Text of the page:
Review: Breakfast at Tiffany’s, New Theatre

Breakfast at Tiffany’s is somewhat of a classic. The LBD, pearls, gloves and hat combo, all paired with perfectly manicured nails and not a hair out of place, were styled so sophisticatedly by Audrey Hepburn at the height of her career that they formed arguably one of the last century’s most timeless looks.

Of course, aesthetics alone aren’t what cemented Breakfast at Tiffany’s as among the most successful films to emerge from the 1960s. While everyone can appreciate a hefty dose of old-school glamour, the focal point is undeniably the chic way in which it set the pace for romantic comedies for generations to come.

Playing Tiffany is famously no mean feat. Audrey Hepburn herself, already an accomplished actress having starred in Roman Holiday and become the first woman to win an Academy Award, Golden Globe and Bafta for the same performance, deemed it one of her most challenging roles, partly due to being an introvert having to step into such an extrovert’s shoes. But it paid off, because the United States Library of Congress remember it as ‘culturally and historically significant’, and various images from its cinematography still resonate around the world today.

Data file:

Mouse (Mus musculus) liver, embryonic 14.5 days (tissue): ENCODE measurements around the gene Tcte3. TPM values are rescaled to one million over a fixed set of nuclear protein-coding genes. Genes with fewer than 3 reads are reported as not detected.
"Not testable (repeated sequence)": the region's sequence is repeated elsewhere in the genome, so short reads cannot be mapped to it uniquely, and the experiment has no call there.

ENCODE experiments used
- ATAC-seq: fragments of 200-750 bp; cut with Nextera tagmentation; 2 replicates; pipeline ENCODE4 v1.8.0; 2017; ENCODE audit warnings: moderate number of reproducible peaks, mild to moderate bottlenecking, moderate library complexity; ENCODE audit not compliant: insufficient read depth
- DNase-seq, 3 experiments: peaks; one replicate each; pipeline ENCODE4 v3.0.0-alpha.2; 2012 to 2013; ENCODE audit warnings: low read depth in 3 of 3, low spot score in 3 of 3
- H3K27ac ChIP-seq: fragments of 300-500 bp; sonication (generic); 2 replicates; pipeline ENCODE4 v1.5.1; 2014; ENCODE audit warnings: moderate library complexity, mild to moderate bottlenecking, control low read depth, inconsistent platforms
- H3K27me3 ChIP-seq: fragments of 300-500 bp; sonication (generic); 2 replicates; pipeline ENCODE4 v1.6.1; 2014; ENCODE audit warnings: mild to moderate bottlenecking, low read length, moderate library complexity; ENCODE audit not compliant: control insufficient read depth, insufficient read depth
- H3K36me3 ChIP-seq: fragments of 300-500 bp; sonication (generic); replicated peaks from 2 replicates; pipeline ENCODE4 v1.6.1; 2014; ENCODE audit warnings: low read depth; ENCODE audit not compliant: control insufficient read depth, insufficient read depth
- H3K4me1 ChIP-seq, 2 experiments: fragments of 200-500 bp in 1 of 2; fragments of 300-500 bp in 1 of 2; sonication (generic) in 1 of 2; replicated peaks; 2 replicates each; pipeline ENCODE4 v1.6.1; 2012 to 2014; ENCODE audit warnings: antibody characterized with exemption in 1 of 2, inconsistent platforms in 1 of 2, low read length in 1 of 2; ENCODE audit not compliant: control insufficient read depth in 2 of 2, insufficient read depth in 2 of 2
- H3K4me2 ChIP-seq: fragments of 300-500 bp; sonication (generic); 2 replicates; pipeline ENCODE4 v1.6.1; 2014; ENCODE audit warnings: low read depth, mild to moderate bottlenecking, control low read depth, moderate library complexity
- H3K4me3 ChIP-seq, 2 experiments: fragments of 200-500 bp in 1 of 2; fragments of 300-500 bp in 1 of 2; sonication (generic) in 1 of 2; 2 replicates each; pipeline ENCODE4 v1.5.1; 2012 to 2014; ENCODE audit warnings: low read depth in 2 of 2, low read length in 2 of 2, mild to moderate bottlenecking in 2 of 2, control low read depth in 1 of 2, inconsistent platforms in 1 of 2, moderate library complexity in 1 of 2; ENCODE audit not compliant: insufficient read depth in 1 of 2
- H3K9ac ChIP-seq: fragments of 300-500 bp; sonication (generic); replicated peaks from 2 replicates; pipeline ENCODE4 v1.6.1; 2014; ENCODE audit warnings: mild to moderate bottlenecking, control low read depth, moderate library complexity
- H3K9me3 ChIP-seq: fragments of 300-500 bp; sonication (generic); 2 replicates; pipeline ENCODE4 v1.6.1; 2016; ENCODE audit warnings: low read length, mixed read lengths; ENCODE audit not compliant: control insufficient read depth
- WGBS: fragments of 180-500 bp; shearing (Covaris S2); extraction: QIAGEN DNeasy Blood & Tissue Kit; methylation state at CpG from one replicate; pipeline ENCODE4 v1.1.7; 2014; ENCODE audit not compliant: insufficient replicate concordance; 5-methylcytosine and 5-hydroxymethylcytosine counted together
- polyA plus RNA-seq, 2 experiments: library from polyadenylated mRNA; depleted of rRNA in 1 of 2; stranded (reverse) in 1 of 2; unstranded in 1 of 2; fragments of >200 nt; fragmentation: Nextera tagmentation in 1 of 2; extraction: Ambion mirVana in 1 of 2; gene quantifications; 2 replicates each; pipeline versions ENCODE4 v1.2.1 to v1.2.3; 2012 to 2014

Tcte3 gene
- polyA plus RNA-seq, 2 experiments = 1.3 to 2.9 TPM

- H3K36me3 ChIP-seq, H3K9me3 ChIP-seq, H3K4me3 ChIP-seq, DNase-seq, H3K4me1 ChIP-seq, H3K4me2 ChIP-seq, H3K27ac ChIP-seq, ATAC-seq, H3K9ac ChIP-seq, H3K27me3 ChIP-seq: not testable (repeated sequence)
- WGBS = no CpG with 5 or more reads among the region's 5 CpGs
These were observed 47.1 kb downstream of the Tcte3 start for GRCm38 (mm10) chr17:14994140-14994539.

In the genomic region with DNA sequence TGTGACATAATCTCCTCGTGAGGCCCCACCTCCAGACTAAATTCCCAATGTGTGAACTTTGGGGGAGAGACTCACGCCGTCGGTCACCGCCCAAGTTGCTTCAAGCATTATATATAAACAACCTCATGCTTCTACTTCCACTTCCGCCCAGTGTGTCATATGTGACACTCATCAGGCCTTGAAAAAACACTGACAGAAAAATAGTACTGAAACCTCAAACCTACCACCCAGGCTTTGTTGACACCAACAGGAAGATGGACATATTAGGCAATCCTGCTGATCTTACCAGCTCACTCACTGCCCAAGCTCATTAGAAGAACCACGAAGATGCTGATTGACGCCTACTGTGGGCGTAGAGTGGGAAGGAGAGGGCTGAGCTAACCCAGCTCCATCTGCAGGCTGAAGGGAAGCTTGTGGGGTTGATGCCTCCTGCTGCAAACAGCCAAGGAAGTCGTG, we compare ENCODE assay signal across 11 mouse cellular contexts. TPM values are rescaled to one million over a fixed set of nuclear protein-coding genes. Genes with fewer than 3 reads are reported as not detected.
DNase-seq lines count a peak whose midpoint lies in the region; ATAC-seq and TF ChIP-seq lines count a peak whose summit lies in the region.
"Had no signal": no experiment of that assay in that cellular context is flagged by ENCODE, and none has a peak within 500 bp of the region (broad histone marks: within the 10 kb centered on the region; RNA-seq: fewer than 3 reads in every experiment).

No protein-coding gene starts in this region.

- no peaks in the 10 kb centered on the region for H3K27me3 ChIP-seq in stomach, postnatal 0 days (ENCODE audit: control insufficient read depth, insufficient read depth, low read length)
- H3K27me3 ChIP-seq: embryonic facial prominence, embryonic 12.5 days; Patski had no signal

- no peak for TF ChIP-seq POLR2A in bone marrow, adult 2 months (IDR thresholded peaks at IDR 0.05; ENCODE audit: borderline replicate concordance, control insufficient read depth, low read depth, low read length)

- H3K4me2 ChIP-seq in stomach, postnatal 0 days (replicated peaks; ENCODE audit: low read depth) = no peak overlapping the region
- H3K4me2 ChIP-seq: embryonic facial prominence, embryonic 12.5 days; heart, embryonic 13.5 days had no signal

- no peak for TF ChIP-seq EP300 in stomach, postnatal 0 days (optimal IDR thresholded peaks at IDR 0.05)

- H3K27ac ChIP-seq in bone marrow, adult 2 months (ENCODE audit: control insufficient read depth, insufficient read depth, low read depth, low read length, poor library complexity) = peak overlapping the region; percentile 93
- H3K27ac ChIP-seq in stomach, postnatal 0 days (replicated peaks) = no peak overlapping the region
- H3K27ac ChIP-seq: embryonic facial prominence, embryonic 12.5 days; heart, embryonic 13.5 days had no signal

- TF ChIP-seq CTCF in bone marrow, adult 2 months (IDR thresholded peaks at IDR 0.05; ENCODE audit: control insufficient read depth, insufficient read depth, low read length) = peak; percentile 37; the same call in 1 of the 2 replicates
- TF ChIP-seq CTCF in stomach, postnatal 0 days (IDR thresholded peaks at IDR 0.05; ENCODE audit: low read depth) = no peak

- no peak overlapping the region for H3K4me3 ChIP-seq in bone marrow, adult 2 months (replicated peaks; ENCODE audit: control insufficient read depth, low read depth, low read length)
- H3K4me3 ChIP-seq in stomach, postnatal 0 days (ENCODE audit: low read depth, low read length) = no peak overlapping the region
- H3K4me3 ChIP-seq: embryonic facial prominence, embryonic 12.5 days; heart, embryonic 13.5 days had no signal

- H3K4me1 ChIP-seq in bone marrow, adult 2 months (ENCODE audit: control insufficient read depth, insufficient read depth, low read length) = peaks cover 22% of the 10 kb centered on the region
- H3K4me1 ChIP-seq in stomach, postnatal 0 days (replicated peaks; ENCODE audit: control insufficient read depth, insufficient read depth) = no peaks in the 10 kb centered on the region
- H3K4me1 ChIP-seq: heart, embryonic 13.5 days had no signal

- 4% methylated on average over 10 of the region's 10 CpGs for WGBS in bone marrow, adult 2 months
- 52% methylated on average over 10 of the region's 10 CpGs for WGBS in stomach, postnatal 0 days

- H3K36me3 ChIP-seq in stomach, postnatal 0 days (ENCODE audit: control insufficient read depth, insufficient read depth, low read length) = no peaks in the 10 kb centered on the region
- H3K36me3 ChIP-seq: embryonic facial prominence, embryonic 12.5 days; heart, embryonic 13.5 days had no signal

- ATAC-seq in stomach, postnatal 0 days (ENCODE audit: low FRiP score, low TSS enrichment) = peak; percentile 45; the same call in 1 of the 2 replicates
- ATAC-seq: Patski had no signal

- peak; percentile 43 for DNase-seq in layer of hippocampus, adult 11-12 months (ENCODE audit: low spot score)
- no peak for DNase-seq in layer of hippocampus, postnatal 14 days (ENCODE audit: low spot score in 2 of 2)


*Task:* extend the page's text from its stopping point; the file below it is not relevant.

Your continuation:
So, you can imagine bringing such an iconic show to Cardiff could raise some difficulties. Beyond the obvious fact that Audrey Hepburn can no longer inhabit the titular role, New Theatre lacks the size of many other great venues. So would this cast be able to retain the charm preserved in history that makes Breakfast at Tiffany’s such a hit, while updating it in their own unique manner to hopefully be well-received by contemporary audiences? Would the staging and arrangements of Cardiff’s New Theatre do it justice?

Well, the answer is definitely yes. As ever, New Theatre deserves praise – they’ve been satisfying theatre fans from South Wales and beyond since 1906, and they’re still doing it impressively. Not only is it a lovely building, but the ambience and effort the entire team put in is easy to see, and perhaps more so in Breakfast at Tiffany’s.

However, it was the fantastic collaboration of the crew that really made the show work. Georgia May Foote of Coronation Street fame well and truly burst the soap bubble (sorry) in her stunning portrayal of Holly Golightly, which, as aforementioned, is a difficult role to master – not just due to her almost universal recognisability, but for other factors such as the combination of different styles of both music and drama. For me, stand-out scenes included Holly’s emotion when discussing her brother, Fred, and the rawness of her singing and guitar-playing. This was made even more impressive given the fact that Georgia is likelier to act on TV than stage, and although she shimmied her way to being named Runner-Up in Strictly Come Dancing, Breakfast at Tiffany’s is her theatrical debut.

Although Georgia was both the most famous performer and lead role, the actors who less frequently graced the stage were in no way overlooked. Special mention has to go to the character of the cat – no synthetic props in this production, which went down a treat because the organised way in which it navigated the set evoked lots of appreciation from the audience.